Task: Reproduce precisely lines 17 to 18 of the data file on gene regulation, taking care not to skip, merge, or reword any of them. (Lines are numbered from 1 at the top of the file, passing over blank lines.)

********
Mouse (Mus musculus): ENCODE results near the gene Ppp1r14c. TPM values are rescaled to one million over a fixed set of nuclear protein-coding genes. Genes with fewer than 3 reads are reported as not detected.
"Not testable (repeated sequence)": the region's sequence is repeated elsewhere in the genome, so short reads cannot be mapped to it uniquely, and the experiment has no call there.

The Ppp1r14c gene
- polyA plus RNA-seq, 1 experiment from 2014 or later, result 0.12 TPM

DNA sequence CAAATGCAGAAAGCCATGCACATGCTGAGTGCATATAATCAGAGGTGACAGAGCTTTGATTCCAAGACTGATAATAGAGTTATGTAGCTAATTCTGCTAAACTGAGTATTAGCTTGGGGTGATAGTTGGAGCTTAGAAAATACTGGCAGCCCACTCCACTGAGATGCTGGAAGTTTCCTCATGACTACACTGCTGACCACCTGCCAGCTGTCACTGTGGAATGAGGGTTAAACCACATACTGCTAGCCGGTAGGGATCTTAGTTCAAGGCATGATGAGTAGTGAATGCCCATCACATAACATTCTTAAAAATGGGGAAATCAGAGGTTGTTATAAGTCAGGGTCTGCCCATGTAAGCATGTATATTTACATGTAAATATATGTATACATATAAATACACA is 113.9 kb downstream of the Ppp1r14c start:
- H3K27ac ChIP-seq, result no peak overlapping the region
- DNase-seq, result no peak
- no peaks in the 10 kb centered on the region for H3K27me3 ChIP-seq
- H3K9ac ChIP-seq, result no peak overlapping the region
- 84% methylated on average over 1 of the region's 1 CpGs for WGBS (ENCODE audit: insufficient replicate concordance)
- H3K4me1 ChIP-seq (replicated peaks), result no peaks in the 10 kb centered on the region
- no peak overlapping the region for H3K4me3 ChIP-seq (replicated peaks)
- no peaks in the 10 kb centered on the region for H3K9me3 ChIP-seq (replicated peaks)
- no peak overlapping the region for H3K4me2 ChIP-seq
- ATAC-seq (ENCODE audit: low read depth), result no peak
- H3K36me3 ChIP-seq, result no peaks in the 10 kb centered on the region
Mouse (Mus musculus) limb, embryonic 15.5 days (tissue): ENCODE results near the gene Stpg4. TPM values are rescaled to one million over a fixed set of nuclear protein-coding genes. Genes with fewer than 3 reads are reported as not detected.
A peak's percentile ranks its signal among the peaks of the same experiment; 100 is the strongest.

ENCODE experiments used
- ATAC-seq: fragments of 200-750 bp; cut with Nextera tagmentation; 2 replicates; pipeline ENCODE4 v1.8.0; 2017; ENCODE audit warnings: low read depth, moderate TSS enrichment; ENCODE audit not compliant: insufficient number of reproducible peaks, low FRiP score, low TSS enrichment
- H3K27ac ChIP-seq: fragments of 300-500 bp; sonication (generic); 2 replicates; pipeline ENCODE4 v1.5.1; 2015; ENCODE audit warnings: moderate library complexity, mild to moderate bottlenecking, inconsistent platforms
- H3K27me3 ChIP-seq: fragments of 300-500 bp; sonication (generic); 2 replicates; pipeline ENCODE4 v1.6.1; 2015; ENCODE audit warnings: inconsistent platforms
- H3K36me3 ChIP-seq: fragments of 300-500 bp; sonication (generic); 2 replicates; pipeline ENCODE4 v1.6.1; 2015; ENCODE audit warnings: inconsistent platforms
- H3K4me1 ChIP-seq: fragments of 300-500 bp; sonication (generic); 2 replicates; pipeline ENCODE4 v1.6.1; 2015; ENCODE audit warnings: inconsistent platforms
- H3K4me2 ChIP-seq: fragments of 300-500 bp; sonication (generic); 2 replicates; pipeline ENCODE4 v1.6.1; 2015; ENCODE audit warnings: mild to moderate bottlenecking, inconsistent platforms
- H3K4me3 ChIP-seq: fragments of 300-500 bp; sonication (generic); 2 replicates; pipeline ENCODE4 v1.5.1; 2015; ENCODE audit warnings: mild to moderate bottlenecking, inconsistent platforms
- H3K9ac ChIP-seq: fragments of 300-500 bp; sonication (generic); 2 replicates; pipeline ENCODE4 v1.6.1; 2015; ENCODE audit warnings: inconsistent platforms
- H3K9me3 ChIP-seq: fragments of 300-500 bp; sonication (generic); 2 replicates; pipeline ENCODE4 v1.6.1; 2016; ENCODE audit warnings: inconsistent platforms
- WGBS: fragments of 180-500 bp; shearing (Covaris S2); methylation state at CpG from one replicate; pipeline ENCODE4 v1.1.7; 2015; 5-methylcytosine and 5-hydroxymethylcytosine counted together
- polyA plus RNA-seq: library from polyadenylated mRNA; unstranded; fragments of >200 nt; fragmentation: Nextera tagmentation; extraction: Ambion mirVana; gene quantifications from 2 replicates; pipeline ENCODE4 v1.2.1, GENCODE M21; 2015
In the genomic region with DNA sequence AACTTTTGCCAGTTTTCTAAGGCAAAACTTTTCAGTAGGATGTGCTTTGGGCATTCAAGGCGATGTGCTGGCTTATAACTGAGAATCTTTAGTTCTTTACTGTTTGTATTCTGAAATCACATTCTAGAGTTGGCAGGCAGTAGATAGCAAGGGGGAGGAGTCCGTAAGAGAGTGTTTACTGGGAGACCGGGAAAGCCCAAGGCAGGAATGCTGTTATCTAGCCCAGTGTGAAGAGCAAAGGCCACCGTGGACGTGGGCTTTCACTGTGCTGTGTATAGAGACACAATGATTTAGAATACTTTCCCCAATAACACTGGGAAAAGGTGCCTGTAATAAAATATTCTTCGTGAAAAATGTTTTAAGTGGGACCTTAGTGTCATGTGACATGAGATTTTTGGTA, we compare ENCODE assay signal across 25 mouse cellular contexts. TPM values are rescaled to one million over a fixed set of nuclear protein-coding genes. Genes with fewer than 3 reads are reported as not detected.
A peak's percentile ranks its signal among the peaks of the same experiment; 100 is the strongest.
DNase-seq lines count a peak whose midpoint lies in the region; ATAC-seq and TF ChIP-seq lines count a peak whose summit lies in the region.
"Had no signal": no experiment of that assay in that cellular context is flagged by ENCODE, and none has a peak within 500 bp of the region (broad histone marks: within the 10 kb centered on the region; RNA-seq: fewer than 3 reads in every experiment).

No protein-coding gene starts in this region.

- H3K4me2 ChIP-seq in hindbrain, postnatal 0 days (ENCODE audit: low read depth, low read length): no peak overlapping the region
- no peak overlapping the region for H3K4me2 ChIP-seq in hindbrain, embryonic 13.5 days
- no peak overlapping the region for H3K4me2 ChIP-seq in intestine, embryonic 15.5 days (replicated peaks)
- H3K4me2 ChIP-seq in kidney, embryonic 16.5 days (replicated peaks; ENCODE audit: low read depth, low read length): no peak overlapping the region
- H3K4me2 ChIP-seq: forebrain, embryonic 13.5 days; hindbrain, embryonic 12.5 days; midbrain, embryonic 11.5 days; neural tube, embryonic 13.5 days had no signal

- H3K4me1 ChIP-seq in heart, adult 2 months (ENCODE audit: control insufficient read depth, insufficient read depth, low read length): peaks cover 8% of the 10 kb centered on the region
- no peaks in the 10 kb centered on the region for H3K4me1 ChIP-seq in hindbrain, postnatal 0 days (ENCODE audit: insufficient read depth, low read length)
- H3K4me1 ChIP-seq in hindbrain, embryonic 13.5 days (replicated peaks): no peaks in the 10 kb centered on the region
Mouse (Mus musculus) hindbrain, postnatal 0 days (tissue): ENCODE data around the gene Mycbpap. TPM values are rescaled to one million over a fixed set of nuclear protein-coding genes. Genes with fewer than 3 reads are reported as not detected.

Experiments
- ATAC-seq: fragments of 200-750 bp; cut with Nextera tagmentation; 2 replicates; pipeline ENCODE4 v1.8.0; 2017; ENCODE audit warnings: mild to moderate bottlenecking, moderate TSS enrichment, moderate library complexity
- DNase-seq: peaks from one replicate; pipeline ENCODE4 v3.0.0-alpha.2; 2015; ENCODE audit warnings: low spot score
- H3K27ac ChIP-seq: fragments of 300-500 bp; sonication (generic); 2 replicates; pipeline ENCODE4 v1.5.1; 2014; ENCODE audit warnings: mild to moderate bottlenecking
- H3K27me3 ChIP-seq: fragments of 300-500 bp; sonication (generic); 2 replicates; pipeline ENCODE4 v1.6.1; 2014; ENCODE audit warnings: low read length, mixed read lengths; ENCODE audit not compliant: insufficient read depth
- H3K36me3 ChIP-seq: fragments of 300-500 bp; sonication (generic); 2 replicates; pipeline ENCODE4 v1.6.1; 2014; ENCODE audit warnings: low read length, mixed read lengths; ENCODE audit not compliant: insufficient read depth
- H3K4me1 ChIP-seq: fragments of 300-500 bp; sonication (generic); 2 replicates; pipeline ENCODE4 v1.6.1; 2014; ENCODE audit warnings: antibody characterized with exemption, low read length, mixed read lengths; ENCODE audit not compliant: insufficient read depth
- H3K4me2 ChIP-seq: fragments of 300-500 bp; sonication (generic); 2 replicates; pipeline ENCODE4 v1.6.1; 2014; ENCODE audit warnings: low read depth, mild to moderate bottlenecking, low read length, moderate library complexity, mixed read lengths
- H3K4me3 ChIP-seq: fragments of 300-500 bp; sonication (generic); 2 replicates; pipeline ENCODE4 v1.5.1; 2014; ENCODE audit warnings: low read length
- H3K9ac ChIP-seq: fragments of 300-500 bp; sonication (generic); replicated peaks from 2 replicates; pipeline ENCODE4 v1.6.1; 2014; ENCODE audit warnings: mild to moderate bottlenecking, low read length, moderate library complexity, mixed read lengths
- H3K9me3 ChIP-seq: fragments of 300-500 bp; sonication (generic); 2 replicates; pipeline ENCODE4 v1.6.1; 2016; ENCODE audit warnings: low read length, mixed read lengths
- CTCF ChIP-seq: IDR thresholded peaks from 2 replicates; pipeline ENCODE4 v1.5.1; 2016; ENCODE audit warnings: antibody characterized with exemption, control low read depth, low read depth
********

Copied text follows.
Mouse (Mus musculus) limb, embryonic 15.5 days (tissue): ENCODE results near the gene Stpg4. TPM values are rescaled to one million over a fixed set of nuclear protein-coding genes. Genes with fewer than 3 reads are reported as not detected.
A peak's percentile ranks its signal among the peaks of the same experiment; 100 is the strongest.